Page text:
Amazon parcels do not pose widespread risk to cats

6 October 2021
What was claimed

Amazon sprays all its packaging with toxic pesticides that can be harmful to cats.

Our verdict

This is not true. This claim originates from another social media post which has since been deleted. Amazon says it doesn’t spray its packaging with toxic pesticides and that its boxes are no different than most other card packaging.

A Facebook post claims that all Amazon boxes are sprayed with toxic pesticides to kill rodents that can cause chemical burns on the tongues of cats, as well as a number of other potential symptoms including fever, lethargy and shallow breathing.

The post includes a photo of what appears to be a cat’s tongue with swollen red marks. Text alongside says: “Emergency medical intervention will be necessary, in all cases, to prevent certain death” and warns cat owners to wash their hands anytime they handle Amazon boxes and keep the boxes far away from cats.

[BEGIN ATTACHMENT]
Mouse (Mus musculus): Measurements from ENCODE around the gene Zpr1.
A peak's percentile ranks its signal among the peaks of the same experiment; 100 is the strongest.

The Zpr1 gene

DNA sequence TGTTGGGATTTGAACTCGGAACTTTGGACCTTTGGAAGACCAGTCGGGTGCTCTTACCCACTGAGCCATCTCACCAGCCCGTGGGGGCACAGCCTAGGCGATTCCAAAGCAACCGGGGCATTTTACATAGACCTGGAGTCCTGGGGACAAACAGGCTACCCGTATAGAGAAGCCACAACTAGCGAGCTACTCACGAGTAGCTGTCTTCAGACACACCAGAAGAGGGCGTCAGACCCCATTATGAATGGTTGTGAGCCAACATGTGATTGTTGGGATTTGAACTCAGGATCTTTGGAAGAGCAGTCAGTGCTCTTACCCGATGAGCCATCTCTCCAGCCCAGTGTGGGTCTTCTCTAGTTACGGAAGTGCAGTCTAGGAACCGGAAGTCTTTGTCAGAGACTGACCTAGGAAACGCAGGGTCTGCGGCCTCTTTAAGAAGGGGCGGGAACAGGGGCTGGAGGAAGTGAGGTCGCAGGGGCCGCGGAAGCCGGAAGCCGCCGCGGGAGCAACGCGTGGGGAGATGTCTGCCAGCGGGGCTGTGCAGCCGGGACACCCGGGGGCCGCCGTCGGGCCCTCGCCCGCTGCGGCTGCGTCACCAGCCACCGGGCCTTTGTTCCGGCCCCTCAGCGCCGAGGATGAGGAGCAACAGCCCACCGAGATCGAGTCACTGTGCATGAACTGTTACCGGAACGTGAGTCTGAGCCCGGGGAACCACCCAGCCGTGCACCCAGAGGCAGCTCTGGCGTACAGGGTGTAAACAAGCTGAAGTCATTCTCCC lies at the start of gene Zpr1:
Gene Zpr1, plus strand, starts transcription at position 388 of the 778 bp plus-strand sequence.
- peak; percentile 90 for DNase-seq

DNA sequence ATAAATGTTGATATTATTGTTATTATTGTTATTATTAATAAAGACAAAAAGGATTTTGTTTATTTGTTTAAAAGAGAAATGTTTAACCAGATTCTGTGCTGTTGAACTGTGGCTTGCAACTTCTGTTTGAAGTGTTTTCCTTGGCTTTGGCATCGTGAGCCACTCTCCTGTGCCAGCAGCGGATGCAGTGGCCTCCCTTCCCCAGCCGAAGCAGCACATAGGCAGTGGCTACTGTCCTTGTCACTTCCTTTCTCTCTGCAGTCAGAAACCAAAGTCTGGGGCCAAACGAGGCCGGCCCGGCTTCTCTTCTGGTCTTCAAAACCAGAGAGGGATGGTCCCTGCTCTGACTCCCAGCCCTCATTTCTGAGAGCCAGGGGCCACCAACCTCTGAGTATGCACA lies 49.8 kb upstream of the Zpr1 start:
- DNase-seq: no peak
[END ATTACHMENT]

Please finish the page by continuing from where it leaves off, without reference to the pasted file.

Amazon does not spray all its boxes with toxic pesticides 

Similar stories appeared around December 2020 across social media. American fact checking organisation Snopes investigated the claim, tracing it back to a woman called Alicia Plant as the person who first shared the pictures of the injured cat. 

Ms Plant had alleged her cat received chemical burns after it licked Amazon boxes. Snopes contacted Ms Plant who said she had deleted the photo from social media and the matter was being handled between her and the retailer. A spokesperson for Amazon at the time told Snopes that Amazon did not have a policy of spraying boxes with rodenticide or insecticide, stating it uses the same boxes that “every other manufacturer uses.”

Amazon has confirmed this is still the case as of 5 October 2021. 

Snopes also reported that Amazon “could not rule out the possibility that Amazon boxes could be cross-contaminated by chemicals from other sources, such as disinfectants used to clean out airplane holds or rodenticides used at various warehouse storage facilities around the world.”

This article is part of our work fact checking potentially false pictures, videos and stories on Facebook. You can read more about this—and find out how to report Facebook content—here. For the purposes of that scheme, we’ve rated this claim as false because Amazon does not spray its packaging with toxic pesticides. The claim originates from a post on social media which was later deleted.

Full Fact fights bad information

Bad information ruins lives. It promotes hate, damages people’s health, and hurts democracy. You deserve better.